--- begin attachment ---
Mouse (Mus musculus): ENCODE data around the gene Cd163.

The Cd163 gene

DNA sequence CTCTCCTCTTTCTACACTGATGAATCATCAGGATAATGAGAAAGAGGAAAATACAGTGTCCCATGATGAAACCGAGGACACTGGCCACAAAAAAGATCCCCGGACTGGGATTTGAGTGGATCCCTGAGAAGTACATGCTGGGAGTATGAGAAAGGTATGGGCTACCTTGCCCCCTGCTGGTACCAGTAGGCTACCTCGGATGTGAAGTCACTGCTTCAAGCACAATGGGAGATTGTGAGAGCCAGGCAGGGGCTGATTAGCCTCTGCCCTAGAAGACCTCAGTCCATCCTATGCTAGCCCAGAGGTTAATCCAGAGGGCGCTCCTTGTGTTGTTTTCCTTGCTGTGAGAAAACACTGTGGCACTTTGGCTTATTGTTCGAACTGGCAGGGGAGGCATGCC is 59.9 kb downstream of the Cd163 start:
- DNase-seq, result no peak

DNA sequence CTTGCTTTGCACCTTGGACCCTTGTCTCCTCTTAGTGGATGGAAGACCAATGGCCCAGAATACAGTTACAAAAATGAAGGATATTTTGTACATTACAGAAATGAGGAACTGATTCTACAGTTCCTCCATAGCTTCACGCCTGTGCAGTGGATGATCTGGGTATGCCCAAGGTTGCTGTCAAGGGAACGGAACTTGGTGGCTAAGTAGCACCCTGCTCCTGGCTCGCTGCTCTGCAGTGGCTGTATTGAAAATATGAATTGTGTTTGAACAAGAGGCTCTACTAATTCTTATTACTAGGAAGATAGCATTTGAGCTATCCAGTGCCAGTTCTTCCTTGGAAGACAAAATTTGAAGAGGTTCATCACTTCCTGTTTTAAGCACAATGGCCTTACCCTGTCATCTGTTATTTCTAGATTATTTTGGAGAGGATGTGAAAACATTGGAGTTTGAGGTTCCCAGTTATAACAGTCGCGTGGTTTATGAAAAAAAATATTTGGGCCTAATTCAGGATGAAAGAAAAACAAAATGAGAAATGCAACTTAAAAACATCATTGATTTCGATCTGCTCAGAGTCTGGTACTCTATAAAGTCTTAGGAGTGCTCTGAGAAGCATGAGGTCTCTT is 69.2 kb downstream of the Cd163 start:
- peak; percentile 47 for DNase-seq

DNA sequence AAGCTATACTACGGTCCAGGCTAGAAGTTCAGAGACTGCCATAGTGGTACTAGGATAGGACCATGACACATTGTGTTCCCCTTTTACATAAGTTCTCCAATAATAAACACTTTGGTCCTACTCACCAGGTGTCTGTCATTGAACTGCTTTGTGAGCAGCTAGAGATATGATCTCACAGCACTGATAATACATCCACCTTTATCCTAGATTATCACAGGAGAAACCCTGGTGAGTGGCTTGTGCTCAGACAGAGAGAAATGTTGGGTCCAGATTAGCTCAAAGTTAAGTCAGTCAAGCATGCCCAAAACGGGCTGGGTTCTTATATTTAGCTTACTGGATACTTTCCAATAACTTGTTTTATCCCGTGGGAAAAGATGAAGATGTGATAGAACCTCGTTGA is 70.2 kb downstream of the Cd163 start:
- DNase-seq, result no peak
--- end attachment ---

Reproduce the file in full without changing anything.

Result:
Mouse (Mus musculus): ENCODE data around the gene Cd163.

The Cd163 gene

DNA sequence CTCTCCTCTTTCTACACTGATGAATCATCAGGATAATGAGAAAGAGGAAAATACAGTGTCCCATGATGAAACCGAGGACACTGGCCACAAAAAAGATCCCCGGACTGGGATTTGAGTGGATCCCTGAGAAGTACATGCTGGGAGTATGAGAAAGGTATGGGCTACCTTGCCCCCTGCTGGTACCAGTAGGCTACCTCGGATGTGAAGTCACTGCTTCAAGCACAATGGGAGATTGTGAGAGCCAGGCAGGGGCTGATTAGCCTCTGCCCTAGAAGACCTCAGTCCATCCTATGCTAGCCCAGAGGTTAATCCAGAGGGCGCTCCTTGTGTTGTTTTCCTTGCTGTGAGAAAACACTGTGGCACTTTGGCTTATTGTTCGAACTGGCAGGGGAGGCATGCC is 59.9 kb downstream of the Cd163 start:
- DNase-seq, result no peak

DNA sequence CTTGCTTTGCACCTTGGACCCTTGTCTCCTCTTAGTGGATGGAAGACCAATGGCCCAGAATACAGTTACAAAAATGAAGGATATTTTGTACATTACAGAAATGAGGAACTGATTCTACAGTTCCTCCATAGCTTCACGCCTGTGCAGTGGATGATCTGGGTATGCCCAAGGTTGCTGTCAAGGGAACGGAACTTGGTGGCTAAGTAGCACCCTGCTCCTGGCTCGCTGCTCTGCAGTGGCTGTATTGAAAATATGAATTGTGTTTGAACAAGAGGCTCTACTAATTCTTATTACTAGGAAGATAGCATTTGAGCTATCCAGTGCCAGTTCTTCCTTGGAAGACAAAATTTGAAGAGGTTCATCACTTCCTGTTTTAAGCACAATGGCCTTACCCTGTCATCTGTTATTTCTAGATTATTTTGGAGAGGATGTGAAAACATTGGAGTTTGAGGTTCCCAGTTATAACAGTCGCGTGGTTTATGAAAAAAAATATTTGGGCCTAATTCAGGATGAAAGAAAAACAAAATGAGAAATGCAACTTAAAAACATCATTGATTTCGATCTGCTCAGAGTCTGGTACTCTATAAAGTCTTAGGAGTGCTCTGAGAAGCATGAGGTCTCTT is 69.2 kb downstream of the Cd163 start:
- peak; percentile 47 for DNase-seq

DNA sequence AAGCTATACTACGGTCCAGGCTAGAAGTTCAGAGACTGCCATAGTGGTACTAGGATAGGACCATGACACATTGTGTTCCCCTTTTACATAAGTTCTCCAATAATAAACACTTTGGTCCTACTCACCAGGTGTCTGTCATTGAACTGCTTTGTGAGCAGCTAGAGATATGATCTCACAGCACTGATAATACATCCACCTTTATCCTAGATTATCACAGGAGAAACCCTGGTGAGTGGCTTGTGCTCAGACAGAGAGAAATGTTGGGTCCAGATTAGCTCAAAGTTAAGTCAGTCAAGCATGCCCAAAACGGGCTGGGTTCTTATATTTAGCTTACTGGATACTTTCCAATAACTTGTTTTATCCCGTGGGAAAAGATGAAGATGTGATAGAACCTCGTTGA is 70.2 kb downstream of the Cd163 start:
- DNase-seq, result no peak